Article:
Re: Dual-Licensing Linux Kernel with GPL V2 and GPL V3

From: Daniel Forrest
Date: Fri Jun 15 2007 - 11:09:43 EST

On Fri, Jun 15, 2007 at 02:19:23PM +0100, Alan Cox wrote:
> > GPL itself does not. But the author(s) may when they specify "any
> > later version", "dual GPL/BSD", etc. In this case (IMHO) distributor
> > in fact relicenses the code and may reduce license to sipmply BSD or
> > simply GPL, or "GPL v3 from now on". To "restore" license you would
> > need to go upstream and get the code from there.
> >
> I don't see anything in the GPL that permits a redistributor to
> change the licence a piece of code is distributed under. If my code
> is GPL v2 or later you cannot take away the "or later" unless
> explicitly granted powers by the author to vary the licence.
> What you most certainly can do is modify it and decide your
> modifications are GPLv3 only thus creating a derived work which is
> GPLv3 only. However anyone receiving your modified version and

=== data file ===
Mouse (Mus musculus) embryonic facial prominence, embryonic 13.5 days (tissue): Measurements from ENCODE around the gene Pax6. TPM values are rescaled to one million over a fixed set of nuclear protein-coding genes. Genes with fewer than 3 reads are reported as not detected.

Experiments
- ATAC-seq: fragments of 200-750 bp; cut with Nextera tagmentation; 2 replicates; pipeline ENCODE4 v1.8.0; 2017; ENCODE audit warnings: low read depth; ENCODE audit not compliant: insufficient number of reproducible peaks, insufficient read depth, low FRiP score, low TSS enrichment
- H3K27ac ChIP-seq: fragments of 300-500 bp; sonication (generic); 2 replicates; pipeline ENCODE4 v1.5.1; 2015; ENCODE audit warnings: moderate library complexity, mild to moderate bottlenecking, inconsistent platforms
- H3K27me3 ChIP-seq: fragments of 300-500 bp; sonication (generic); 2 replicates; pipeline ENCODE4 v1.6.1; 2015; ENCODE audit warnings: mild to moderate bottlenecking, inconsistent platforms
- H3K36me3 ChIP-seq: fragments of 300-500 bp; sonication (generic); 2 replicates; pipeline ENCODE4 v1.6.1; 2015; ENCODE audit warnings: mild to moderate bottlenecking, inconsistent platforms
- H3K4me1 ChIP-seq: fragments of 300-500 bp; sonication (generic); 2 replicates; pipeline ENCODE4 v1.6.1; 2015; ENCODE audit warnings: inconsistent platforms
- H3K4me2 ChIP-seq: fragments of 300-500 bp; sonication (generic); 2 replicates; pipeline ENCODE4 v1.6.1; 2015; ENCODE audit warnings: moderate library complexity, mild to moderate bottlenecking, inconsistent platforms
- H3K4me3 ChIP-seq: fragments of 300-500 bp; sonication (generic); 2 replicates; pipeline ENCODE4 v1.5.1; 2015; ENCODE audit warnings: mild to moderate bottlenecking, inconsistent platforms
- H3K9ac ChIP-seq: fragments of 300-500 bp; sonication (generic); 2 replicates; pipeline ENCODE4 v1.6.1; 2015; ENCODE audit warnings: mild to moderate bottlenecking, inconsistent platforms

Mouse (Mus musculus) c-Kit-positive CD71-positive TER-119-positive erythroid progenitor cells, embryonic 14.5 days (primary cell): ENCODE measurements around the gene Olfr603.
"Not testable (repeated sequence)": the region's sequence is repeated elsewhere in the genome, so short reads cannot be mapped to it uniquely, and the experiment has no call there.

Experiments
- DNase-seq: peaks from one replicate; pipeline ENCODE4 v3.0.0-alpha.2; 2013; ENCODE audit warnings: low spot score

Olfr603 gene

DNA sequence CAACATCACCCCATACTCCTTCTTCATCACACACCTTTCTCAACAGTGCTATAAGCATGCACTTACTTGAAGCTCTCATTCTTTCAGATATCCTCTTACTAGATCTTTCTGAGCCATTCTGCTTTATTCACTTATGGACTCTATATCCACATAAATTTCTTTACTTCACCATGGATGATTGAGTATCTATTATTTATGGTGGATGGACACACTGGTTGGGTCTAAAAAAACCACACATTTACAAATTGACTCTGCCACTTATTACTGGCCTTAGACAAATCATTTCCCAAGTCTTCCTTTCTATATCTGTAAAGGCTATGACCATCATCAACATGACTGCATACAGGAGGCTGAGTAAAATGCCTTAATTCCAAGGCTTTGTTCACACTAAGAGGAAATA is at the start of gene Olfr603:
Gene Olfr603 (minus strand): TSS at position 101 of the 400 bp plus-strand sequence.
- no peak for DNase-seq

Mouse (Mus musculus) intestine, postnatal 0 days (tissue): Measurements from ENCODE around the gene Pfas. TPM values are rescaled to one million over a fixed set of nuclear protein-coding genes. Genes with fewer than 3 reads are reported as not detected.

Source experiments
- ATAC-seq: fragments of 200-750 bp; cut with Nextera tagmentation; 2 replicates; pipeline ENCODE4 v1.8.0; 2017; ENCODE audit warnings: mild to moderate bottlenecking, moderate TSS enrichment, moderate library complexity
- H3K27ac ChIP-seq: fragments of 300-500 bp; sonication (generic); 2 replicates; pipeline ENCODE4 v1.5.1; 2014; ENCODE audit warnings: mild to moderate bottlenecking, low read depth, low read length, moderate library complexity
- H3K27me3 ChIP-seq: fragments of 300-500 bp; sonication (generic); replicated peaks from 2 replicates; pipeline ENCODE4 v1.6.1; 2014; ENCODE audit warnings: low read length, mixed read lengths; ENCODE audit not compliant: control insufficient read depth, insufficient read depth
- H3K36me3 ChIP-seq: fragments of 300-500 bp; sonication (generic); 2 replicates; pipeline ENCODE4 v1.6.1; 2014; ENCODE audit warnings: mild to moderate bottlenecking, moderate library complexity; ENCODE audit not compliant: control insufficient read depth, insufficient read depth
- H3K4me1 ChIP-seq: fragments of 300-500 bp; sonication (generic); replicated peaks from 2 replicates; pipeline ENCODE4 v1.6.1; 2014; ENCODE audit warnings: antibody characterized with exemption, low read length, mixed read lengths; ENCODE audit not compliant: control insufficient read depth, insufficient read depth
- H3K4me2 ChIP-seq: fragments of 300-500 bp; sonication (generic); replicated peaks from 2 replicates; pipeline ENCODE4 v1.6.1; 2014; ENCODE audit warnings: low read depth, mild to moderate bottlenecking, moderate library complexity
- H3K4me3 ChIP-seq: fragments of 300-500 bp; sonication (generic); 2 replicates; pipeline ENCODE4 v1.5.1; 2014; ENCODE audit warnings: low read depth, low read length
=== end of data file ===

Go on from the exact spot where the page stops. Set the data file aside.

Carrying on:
> reverting the modifications is back at v2 or later.

But that begs the question: How do you know what has been modified so
you can revert the modifications? There won't necessarily be any
indication of which files have been modified.

So I think Dmitry's point is valid. Don't you need to go upstream at
least far enough to verify that you have unmodified code?

And how does the copyright work for kernel patches? Consider a dual
licensed (i.e. anything beyond GPLv2 only) file. Someone supplies
patches to Linus, he applies them, the resulting file is distributed
with the kernel as GPLv2. What precisely has to happen for someone
to get that same file with equivalent patches applied that can be
distributed with the original dual license?

Somehow it seems to me that Linus would have to take the dual licensed
files from his kernel repository and copy them to a separate archive
and people would have to copy from there to keep the dual license.
Aren't the files you extract from a linux tarball only licensed to you
under the terms of GPLv2?

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